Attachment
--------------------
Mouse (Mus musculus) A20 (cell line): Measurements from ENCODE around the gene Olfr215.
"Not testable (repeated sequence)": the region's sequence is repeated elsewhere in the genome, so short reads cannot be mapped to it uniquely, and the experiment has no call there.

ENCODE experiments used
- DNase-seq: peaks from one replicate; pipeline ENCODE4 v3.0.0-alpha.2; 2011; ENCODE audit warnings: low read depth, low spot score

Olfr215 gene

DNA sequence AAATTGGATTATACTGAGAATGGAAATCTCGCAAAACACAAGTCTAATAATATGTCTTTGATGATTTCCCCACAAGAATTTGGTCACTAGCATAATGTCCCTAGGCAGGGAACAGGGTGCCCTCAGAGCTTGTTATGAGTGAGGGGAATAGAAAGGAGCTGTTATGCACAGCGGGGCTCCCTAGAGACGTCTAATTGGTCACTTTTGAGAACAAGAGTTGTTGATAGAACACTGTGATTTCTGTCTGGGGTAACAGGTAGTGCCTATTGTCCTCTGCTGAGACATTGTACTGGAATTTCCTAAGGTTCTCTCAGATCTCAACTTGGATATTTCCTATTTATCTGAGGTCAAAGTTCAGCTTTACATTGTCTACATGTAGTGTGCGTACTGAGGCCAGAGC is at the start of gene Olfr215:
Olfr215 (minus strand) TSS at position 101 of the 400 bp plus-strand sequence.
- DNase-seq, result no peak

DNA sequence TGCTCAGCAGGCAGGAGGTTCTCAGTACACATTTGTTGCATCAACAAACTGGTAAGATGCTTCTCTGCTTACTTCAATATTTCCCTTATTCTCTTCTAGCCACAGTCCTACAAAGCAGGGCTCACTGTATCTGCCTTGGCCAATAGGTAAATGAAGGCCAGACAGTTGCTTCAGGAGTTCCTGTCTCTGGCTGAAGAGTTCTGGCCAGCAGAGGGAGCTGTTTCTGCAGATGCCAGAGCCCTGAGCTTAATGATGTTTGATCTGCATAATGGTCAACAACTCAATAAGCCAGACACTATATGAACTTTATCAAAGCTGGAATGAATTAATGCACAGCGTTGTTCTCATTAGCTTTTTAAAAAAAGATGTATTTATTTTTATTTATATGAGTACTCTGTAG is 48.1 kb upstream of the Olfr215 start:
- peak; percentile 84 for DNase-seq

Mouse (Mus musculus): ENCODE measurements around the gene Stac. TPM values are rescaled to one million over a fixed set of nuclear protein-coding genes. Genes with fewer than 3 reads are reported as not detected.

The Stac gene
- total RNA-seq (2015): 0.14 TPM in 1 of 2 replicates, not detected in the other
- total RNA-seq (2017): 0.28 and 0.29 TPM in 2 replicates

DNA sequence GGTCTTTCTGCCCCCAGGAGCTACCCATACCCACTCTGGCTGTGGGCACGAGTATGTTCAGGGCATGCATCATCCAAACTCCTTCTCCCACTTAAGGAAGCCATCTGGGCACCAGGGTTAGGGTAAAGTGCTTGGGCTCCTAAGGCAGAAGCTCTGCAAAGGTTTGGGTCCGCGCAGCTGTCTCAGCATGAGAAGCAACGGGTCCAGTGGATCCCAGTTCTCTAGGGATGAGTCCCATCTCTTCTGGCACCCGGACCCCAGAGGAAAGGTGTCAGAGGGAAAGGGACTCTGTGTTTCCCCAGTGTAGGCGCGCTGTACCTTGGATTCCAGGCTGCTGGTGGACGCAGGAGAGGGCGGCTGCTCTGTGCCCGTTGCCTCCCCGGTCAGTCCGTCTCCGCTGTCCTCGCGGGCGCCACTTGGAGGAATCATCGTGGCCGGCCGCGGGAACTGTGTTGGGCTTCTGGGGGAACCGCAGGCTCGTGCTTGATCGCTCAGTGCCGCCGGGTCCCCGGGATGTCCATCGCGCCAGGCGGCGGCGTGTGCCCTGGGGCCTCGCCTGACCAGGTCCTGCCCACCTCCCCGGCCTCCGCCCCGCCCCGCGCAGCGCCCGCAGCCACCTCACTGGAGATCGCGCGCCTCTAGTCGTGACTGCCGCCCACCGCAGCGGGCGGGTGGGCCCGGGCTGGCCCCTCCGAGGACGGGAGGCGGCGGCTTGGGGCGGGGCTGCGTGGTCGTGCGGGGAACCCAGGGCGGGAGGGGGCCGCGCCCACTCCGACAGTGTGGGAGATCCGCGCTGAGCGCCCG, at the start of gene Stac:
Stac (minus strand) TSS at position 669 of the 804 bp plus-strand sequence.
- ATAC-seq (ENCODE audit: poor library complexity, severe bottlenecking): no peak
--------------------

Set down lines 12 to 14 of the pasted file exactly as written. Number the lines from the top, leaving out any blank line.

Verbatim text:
The Stac gene
- total RNA-seq (2015): 0.14 TPM in 1 of 2 replicates, not detected in the other
- total RNA-seq (2017): 0.28 and 0.29 TPM in 2 replicates